According to Dr. Hettigoda, in some cases, children may tend to leave their homes due to the fear of their parents’ reaction, especially harsh punishment, to something they have been a part of such as a relationship or a certain wrongdoing. In this context, she said, discussing parenting styles prevalent in Sri Lanka is of great importance. 

She explained: “In Sri Lanka, most parents do not adjust their parenting style according to their child’s needs, mentality, or age, and most parents treat teenagers as if they are young children. These parents tend to not give adequate attention to the fact that children grow and that their parenting style should change. Continuing the same parenting style, which was adopted when a child was five or six years old, to deal with teenagers is unacceptable.”

Prying into a child’s personal life, trying to get children to do what parents want or do things in a way parents want when children do not want the same, forcing children to associate with certain people, and directing children to achieve targets set by parents but not by children, are some of the situations Dr. Hettigoda said can make children’s life at home uncomfortable.

According to her, there are different types of parenting styles such as autocratic (dealing with children in a strict manner that limits freedom ), passive (dealing with children in a manner that involves giving excessive freedom), and democratic parenting (dealing with children in a manner that allows and encourages the expression of opinions and discourse, and ensures fairness).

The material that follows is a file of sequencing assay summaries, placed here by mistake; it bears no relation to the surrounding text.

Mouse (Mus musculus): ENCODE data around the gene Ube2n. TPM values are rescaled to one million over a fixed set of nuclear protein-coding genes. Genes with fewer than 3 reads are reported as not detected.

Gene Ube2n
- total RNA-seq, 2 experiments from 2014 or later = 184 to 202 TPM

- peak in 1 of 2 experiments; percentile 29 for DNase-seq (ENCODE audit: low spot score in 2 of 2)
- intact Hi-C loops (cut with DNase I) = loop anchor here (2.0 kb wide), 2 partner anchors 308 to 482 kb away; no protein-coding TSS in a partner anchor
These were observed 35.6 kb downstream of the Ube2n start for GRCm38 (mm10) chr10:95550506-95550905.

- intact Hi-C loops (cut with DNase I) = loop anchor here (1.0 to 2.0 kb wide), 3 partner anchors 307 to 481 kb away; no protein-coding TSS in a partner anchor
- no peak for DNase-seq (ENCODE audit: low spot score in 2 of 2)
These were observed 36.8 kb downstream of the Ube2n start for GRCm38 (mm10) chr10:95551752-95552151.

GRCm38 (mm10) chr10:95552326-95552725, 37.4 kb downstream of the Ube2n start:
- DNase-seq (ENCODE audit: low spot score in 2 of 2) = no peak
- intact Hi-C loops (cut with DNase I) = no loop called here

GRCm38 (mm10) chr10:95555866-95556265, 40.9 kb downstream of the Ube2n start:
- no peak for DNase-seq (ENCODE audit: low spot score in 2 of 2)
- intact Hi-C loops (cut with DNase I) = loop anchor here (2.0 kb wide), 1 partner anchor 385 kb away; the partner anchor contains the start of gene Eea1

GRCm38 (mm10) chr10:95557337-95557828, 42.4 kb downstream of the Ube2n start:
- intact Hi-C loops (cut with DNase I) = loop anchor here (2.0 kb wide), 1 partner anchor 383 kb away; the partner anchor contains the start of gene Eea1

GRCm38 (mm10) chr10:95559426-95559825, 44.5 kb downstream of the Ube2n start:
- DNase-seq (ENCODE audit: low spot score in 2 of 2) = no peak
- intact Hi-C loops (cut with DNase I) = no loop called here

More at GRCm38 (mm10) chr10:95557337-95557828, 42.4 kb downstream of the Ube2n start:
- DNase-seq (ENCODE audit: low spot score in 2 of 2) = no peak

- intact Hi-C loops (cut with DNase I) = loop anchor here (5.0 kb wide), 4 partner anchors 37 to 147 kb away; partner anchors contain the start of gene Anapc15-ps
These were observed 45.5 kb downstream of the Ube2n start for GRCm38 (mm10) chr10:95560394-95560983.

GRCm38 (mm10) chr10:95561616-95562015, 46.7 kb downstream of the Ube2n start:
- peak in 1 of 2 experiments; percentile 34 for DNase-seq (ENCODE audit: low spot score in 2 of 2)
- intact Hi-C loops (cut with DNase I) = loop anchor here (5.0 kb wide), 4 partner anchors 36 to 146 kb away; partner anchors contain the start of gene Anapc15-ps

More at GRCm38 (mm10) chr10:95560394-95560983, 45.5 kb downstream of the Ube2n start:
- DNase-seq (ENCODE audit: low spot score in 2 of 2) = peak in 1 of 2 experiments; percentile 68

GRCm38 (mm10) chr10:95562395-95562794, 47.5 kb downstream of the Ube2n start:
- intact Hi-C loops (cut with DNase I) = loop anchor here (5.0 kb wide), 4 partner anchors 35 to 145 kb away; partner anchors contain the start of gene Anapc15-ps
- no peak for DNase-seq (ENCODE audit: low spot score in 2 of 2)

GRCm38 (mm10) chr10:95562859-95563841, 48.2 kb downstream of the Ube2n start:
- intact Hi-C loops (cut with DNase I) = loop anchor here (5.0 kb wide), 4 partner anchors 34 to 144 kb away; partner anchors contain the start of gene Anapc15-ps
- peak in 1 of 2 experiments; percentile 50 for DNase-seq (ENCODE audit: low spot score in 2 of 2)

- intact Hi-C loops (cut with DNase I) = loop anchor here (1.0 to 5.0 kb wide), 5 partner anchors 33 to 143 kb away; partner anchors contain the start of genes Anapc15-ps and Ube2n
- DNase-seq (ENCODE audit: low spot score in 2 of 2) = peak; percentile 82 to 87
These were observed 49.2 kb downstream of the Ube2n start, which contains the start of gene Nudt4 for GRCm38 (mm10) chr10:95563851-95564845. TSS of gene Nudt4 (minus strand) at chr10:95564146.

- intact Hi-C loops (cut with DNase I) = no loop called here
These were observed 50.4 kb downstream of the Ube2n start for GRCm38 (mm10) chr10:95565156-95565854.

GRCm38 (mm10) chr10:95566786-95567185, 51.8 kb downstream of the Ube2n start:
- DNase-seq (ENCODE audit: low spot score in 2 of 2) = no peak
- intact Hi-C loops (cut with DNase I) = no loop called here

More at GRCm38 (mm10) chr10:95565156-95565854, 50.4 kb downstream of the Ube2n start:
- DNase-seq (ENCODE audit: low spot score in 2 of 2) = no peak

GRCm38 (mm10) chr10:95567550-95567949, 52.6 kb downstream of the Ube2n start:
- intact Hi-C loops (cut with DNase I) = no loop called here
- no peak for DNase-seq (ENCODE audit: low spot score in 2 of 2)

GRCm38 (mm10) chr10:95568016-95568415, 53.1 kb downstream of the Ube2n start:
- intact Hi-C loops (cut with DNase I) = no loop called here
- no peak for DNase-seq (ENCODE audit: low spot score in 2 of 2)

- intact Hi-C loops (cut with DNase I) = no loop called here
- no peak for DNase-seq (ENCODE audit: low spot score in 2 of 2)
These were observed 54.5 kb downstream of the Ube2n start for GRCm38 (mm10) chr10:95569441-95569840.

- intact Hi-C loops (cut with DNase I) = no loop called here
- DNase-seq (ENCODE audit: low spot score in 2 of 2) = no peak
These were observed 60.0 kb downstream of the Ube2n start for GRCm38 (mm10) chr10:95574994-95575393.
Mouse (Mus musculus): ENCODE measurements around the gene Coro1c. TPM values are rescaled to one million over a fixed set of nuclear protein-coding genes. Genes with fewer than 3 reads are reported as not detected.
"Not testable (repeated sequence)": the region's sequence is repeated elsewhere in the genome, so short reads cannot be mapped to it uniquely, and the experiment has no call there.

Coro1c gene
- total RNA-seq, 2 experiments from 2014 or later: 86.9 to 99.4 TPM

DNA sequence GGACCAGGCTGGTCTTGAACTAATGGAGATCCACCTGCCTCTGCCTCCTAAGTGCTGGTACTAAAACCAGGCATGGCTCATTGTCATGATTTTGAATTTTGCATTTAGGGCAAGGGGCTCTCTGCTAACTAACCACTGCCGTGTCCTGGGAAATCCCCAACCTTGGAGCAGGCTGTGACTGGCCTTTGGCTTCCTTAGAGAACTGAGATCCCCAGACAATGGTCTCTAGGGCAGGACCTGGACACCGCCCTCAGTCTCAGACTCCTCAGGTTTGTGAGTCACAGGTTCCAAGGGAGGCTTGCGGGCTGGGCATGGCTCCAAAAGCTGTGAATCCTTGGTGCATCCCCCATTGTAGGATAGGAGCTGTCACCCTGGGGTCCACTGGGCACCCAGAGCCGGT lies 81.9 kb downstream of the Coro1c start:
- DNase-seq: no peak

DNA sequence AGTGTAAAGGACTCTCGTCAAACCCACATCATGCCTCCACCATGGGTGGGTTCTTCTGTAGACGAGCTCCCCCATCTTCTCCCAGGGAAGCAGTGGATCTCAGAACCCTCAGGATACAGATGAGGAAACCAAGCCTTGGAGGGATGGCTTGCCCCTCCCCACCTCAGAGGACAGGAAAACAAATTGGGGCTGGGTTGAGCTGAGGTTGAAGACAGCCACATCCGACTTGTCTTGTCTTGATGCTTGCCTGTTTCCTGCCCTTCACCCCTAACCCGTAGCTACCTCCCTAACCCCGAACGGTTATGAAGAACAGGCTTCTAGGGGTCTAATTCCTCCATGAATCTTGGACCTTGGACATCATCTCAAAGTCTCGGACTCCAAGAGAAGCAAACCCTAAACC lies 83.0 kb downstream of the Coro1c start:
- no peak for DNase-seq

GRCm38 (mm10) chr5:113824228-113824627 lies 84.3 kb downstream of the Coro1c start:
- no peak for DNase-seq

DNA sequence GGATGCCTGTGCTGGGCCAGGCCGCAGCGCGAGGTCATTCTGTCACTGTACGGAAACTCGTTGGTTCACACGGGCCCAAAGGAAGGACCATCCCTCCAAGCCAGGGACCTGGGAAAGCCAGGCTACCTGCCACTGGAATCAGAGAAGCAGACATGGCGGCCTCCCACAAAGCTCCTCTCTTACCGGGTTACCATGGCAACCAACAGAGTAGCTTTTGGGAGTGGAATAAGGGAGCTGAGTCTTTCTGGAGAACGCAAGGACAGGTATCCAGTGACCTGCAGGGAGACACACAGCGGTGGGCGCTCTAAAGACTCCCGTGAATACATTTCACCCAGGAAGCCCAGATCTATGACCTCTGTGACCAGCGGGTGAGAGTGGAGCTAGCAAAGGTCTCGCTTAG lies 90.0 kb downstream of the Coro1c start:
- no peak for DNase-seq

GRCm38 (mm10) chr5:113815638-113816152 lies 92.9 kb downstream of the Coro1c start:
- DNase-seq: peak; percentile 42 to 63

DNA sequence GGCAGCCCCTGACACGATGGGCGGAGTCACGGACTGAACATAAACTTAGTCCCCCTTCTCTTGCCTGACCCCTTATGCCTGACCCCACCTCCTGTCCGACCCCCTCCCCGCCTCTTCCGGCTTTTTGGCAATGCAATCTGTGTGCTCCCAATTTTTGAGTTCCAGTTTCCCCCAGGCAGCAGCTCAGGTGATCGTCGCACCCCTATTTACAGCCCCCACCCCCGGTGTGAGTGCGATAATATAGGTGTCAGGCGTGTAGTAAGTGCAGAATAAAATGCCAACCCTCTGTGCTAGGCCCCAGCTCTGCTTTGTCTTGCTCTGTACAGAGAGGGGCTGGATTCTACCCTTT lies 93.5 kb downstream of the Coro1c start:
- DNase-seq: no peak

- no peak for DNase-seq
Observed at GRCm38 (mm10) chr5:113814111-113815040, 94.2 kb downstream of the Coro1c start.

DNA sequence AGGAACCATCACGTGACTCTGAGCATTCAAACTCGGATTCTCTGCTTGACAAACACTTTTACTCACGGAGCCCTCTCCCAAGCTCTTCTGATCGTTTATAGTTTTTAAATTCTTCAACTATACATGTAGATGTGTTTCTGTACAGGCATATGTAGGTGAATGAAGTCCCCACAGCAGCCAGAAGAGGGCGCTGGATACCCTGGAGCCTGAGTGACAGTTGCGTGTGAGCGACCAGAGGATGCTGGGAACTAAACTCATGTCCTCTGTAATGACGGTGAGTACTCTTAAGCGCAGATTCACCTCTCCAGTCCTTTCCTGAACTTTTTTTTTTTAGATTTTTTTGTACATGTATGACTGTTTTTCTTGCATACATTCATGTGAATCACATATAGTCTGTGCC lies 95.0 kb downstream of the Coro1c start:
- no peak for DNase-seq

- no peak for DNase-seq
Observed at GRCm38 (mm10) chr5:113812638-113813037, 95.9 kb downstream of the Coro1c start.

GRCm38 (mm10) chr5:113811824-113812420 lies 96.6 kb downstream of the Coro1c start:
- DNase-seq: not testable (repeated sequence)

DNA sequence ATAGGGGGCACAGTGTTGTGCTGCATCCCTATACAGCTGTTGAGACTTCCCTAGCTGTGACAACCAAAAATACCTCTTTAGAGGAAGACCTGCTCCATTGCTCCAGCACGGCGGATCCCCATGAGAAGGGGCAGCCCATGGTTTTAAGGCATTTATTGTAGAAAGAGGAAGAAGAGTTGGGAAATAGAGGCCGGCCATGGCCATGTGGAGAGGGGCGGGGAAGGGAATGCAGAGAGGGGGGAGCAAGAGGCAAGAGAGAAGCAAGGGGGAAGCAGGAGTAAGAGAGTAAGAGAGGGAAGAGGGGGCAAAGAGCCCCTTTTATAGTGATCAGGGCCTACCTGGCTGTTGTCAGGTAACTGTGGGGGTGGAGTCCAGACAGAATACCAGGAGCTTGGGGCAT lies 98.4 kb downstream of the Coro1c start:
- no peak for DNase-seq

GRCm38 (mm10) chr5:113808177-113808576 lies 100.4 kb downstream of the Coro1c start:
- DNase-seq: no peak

She explained the consequences of autocratic parenting, noting: “Some children remain obedient to the autocratic parenting style until they reach a certain age, or until they see a person who they think is entitled to more freedom. However, once parents lose that control or stop employing such forms of parenting styles, children tend to use that freedom to the fullest, sometimes to extents that may even be detrimental, because they do not understand how to manage this newly gained freedom. In some cases, while being under pressure from restrictions, children may tend to seek more freedom when they realise that their freedom is limited.”

Dr. Hettigoda noted that children leaving their home could also be a consequence of an autocratic parenting style, and that when children talk about their rights, parents should not see it as an act of disobedience but as a good indicator of their development. 

With regard to steps that can be taken to create and strengthen healthy relationships between parents and children, she said that parents should be flexible enough to understand the importance of treating children according to their age, and that it is also important that parents obtain knowledge and understanding about children’s growth.

Simple steps such as giving children more privacy, especially when they reach teenage years, giving children the freedom they need, and respecting individual differences, can strengthen the parent-children relationship, according to Dr. Hettigoda.